Tuesday, May 27, 2008
The notation about Cornelis Tiebij and the English ship lying at Veere in late July 1653 still interests me. There is another page that places the Bonaventura at Veere in that period, as well. We believe, however, that contrary to published sources, the Bonaventura was not at the Battle of Scheveningen and was not sunk there. Sources had indicated that the Bonaventura had been hired by the Directors of Middelburg and that the ship was used in the battle. We don't think that Cornelis Tiebij's ship Luipaert was the Bonaventura, renamed, but you have to wonder at the reason for the note about him and the English ship.
Saturday, May 24, 2008
Both the figure 103ft given by Pepys and the 86ft figure given in Van Foreest and Weber's book both seem incorrect for a keel length for the captured Dutch ship Edam. The Edam was called the Black Bull in English service, after the symbol of Edam. There are conflicting figures for the length of the Edam. The published figures all were 120ft, but there is considerable documentary evidence that indicates that the length was 124ft. Using my rule of thumb, a length of 124ft in Amsterdam feet would give an English keel length of 94ft (or perhaps 93ft). If the Dutch length were 120ft, the English keel length would be 89 or 90 ft., not 86ft.
Wednesday, May 21, 2008
Saturday, May 17, 2008
Early this morning, I was reading documents from late 1652 and saw another reference to the ship Graaf Hendrick, commanded by Jan Reijndersz Wagenaer, being a Groningen Directors' ship. All the lists from 1653 assign the ship to the Admiralty of Friesland. The document that I read this morning was dated 6 December 1652, four days before the Battle of Dungeness.
Thursday, May 15, 2008
After looking at the island of Goeree in Google Maps, I still wonder which side is the "Goeree Gat" mentioned in The First Dutch Wars volumes. Also, after the Zeeslag bij Nieuwpoort (the Battle of the Gabbard), a few ships sought shelter at Goeree. Were they in the water immediately to the north or to the south of the island? Does someone know? Google Maps is useful from my desk at work, but Google Earth really gives you the capability to see what an area is like, with the ability to view from an angle above the earth, or even down to the water level.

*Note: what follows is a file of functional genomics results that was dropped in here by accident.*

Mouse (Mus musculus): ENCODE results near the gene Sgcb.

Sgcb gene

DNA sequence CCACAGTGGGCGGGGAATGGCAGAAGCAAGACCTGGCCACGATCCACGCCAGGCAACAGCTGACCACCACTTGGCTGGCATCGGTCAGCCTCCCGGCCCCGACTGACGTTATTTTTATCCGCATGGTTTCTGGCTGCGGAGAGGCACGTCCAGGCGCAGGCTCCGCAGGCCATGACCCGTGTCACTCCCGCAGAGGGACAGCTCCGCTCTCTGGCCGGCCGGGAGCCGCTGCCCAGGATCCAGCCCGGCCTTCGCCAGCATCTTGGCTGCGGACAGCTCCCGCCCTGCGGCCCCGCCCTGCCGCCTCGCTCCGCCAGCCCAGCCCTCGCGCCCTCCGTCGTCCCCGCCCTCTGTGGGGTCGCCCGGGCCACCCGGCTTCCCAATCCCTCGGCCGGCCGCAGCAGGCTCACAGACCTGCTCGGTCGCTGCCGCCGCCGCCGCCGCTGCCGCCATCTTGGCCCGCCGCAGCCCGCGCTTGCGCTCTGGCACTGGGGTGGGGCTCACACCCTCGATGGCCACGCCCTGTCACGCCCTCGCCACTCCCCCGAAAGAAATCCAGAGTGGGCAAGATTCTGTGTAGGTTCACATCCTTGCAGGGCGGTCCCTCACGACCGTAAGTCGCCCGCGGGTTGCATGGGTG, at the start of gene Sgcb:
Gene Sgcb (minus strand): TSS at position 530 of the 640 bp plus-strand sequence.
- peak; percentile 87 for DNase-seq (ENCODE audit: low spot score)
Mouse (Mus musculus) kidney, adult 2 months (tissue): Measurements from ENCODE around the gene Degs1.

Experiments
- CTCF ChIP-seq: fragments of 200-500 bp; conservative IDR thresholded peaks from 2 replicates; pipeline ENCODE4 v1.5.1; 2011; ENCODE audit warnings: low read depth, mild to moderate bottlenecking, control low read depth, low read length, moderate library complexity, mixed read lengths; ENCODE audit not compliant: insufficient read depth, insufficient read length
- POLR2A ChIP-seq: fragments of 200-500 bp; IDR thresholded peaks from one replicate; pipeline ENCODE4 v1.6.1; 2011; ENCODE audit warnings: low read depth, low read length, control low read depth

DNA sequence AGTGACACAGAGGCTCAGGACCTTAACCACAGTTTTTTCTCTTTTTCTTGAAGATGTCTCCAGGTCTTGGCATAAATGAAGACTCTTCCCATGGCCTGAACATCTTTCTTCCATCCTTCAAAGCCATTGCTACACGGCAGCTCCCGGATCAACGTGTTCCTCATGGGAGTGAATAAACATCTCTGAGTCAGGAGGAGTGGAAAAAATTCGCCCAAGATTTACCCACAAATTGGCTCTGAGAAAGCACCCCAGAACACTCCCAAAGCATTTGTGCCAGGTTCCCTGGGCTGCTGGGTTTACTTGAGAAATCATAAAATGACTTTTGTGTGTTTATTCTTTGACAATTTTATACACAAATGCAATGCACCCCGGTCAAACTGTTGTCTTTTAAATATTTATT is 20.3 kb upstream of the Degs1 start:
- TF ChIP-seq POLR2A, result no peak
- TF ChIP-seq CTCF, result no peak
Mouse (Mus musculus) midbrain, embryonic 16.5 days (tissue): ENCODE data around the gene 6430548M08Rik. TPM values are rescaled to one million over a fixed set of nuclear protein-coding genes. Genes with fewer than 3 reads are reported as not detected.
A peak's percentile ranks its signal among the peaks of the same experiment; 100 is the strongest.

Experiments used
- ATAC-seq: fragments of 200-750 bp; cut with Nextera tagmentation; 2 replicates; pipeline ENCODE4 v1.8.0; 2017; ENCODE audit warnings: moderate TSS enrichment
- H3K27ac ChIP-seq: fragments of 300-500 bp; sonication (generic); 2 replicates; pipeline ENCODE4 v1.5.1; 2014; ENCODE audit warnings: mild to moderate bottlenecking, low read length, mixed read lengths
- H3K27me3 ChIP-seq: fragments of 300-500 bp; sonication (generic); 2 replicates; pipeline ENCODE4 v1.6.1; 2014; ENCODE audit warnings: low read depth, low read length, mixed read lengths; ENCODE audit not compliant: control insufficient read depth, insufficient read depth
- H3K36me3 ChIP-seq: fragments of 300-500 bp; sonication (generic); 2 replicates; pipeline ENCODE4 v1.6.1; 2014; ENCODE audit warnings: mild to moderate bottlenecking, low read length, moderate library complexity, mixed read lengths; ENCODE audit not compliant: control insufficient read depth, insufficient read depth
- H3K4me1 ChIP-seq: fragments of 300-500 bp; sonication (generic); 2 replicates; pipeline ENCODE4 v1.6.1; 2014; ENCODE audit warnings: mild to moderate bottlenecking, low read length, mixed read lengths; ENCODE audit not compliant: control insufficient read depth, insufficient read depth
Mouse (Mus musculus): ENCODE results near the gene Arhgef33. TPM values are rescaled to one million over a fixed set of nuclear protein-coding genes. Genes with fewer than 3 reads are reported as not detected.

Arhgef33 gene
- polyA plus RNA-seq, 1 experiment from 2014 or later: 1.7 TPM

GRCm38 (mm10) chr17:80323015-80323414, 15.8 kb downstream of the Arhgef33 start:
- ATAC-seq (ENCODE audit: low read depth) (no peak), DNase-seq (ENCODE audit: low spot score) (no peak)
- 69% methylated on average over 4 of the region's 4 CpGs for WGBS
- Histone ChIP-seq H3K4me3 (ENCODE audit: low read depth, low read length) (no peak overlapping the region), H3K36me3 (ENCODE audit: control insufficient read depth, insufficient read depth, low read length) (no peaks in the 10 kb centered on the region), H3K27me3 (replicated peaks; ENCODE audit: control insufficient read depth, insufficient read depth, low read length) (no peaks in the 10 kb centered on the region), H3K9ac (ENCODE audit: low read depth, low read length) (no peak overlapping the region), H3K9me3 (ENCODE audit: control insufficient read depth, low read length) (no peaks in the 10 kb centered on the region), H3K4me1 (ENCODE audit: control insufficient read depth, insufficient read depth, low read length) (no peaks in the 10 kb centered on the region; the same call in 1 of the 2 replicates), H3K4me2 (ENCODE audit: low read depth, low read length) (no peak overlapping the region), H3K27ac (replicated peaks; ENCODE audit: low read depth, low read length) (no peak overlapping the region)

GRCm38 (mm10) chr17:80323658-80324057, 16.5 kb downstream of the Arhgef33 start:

Monday, May 12, 2008
I have this list of ships under the flag of Admiral Tromp, dated 30 June 1652. I suspect that the number of ships is greater than the number in the printed list of the fleet that is divided into three squadrons. Still, I would be interested to see the comparison between the two lists. If the printed list is at all valid, we should be able to tell which captains are meant by the names we do not recognize in that list. The handwritten list gives the admiralty, the captain's name, the guns and the crew size for each ship. The ship names are omitted, but we know which ship each captain commanded, so that is not an issue.
Thursday, May 01, 2008
The Friesland ship Groningen was captured by the English in 1665 and fought in the Four Days' Battle with the English fleet in 1666. We first saw the Groningen mentioned in late 1653, not earlier. The one other mention that I have seen is in 1658. For example, on 8 August 1658, the Groningen was with the fleet headed for the Sound. The Groningen's captain at the time was Laurens Degelencamp (or Degelcamp). Most of the ships carried fewer guns for oveseas voyaging, later in the year. By the time the ships went to the Sound, they did not carry topgallant masts or sails and did not have a spritsail topmast. In August, Groningen carried 34 guns and had a crew of 100 sailors and 15 soldiers.